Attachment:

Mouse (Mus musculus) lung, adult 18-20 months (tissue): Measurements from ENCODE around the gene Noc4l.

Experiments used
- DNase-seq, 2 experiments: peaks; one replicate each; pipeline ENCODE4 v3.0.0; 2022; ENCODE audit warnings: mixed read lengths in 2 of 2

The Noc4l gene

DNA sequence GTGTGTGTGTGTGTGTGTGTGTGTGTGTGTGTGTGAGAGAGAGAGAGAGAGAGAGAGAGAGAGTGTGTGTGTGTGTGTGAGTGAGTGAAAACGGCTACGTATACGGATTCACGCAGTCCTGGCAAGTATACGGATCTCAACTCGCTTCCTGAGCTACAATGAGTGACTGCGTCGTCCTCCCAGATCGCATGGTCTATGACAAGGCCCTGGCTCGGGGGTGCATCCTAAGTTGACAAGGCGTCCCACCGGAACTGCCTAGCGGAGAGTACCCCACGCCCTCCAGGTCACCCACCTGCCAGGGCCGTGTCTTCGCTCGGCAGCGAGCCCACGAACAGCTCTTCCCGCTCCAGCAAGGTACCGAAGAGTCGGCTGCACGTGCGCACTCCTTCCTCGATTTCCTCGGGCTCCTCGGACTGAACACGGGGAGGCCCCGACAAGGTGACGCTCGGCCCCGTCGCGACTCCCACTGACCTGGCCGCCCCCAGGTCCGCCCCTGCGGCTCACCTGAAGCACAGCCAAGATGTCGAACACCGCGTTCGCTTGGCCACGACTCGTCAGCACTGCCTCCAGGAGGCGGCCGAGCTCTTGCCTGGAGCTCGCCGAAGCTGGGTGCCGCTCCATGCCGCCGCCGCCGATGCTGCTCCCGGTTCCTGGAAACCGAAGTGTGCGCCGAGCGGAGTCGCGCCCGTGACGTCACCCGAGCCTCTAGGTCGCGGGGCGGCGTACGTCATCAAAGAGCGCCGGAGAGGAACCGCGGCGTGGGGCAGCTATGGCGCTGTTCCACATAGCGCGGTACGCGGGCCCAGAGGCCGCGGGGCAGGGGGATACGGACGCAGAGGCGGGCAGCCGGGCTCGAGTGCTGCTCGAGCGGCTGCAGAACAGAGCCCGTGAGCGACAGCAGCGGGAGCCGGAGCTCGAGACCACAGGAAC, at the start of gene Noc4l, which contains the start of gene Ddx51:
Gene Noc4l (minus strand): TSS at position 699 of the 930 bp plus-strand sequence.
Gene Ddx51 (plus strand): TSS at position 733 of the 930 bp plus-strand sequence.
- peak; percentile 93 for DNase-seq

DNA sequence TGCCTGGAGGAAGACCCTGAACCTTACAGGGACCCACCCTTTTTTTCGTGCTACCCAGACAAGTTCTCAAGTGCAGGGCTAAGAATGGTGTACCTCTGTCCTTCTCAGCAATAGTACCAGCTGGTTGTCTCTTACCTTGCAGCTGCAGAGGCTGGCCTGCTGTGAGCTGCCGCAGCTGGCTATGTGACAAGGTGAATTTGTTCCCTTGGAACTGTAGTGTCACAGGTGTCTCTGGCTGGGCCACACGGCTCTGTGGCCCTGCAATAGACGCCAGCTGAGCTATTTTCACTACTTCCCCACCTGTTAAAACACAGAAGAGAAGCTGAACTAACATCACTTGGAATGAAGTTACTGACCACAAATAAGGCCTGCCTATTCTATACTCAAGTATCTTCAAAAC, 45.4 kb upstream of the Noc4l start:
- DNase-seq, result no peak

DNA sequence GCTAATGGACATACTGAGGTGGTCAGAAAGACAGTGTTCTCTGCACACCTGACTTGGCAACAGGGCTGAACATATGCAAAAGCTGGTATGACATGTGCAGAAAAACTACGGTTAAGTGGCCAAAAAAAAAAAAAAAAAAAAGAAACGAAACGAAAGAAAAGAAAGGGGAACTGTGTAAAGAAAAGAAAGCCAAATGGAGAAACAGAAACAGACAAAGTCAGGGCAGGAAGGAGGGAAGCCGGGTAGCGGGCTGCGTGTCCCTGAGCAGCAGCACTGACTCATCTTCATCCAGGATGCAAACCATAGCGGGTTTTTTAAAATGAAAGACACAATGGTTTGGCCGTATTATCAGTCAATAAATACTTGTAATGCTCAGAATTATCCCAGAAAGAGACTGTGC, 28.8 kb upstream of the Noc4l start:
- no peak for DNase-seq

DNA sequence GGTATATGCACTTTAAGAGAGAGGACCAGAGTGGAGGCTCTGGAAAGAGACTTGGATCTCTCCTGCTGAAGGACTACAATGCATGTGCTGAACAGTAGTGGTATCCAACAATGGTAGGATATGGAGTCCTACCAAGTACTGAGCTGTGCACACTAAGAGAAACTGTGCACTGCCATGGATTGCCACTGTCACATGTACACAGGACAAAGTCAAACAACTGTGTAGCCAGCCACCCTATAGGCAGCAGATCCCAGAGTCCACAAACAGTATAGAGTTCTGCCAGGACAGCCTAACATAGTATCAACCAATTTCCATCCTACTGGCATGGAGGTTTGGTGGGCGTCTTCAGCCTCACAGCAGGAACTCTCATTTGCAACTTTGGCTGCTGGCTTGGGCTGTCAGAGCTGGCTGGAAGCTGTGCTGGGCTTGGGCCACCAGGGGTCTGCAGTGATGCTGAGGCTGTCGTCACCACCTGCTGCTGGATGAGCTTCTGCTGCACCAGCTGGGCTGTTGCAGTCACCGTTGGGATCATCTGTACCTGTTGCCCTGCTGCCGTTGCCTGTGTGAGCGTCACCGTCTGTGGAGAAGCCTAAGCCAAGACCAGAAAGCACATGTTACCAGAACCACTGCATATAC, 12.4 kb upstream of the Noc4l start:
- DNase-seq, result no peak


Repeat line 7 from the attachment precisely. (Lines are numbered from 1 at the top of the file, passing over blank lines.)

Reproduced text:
Gene Ddx51 (plus strand): TSS at position 733 of the 930 bp plus-strand sequence.